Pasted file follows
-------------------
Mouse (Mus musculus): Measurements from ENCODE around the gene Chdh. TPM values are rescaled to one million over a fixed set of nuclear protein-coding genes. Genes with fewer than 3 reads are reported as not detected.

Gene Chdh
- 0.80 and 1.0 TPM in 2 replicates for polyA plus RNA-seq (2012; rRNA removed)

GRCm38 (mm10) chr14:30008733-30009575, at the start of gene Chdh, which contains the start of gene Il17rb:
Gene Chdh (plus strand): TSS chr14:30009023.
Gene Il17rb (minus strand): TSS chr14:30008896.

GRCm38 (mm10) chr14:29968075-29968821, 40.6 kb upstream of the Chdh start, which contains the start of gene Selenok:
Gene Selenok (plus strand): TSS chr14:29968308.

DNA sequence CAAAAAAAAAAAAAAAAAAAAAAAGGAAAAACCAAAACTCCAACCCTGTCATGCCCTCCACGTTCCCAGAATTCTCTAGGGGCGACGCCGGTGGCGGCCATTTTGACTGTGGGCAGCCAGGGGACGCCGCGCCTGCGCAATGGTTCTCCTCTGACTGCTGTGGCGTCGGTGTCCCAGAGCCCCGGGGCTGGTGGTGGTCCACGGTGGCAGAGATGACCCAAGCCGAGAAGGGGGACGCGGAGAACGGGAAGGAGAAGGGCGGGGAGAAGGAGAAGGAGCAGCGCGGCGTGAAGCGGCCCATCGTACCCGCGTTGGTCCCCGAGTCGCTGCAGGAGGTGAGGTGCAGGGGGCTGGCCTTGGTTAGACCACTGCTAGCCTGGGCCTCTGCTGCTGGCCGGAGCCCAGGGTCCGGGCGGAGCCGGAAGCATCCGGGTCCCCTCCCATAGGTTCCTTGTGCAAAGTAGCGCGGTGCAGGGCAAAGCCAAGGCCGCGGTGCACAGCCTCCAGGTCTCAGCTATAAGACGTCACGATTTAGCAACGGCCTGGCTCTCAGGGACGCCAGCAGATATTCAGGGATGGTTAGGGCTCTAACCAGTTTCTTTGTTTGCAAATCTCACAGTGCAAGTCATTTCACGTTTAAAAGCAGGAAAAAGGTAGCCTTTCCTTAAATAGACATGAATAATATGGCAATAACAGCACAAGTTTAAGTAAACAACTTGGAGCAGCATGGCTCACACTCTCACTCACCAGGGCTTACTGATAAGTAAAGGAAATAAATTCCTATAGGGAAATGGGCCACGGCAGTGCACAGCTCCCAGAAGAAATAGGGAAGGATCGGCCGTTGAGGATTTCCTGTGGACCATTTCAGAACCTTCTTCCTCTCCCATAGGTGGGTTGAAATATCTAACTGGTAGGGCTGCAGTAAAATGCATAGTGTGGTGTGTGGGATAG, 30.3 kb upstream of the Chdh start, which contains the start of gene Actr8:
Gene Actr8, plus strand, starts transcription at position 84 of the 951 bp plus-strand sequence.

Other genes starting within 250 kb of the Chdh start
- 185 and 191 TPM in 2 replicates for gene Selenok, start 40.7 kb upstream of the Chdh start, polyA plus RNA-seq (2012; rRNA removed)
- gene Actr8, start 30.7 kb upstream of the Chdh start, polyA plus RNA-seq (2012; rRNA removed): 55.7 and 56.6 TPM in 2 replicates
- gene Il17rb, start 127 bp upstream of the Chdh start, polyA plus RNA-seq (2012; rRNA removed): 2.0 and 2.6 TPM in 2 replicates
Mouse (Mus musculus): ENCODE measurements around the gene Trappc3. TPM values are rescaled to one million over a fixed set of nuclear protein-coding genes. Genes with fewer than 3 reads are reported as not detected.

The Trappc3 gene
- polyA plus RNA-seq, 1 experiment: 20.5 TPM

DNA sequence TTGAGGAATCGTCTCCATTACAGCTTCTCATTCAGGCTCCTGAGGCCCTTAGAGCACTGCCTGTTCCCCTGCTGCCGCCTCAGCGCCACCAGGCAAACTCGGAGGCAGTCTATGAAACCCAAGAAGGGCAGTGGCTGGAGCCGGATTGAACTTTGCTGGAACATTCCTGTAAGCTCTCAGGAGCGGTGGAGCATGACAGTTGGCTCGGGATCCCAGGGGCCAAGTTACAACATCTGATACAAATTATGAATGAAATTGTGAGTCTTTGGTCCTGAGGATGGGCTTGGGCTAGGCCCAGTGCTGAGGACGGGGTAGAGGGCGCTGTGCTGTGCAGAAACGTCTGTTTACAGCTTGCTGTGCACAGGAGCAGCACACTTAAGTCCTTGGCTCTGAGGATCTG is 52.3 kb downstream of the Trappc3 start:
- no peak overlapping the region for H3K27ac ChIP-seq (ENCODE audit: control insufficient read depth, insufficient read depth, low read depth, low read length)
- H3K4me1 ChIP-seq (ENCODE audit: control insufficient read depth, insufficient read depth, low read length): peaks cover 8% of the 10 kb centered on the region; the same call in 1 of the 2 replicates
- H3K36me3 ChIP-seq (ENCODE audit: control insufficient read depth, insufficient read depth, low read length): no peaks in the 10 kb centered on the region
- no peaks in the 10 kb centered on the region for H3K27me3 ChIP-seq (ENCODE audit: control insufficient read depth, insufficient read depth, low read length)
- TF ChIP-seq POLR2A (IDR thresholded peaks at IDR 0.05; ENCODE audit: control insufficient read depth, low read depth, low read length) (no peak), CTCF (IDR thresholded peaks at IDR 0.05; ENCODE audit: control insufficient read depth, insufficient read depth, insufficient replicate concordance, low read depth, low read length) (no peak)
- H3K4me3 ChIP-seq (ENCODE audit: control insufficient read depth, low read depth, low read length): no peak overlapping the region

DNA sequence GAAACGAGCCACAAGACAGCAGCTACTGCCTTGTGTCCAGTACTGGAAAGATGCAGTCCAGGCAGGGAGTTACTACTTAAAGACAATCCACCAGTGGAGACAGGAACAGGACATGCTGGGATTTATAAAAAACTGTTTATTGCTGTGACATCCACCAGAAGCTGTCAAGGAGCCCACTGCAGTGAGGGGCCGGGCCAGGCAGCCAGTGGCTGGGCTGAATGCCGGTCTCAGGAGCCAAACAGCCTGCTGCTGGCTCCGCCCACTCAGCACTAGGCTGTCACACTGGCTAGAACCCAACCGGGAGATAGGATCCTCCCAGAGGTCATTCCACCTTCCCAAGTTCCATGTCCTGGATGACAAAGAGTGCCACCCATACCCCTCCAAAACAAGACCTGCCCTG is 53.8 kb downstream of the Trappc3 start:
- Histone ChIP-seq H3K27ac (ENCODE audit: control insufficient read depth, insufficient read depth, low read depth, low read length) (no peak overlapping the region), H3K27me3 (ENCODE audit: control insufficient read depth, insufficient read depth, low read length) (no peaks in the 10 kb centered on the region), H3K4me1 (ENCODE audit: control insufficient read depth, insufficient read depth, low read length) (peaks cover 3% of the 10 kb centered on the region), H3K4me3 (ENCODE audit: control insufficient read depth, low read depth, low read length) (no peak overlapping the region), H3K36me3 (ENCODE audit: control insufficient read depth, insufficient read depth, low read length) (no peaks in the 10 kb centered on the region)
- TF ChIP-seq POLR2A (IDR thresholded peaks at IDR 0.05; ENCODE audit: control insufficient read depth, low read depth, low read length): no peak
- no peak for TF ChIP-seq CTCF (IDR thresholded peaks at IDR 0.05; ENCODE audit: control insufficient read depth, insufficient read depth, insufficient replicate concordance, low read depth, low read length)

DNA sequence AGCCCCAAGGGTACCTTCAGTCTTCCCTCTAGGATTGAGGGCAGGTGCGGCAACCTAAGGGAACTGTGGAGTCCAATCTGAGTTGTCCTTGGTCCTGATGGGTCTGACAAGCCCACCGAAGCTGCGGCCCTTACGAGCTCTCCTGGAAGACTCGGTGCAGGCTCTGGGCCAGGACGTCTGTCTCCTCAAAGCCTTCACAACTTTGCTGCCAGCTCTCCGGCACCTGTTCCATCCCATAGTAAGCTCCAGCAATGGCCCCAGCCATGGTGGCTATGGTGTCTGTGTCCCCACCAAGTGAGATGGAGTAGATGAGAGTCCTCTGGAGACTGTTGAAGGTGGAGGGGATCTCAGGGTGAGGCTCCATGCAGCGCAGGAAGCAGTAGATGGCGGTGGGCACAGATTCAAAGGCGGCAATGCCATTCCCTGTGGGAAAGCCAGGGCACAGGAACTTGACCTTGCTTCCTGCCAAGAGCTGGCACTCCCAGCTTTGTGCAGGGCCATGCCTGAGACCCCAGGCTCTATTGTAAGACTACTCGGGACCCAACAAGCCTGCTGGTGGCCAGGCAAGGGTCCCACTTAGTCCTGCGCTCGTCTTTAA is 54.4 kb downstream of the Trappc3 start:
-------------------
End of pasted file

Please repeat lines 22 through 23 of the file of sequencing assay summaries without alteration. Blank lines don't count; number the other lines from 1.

- no peaks in the 10 kb centered on the region for H3K27me3 ChIP-seq (ENCODE audit: control insufficient read depth, insufficient read depth, low read length)
- TF ChIP-seq POLR2A (IDR thresholded peaks at IDR 0.05; ENCODE audit: control insufficient read depth, low read depth, low read length) (no peak), CTCF (IDR thresholded peaks at IDR 0.05; ENCODE audit: control insufficient read depth, insufficient read depth, insufficient replicate concordance, low read depth, low read length) (no peak)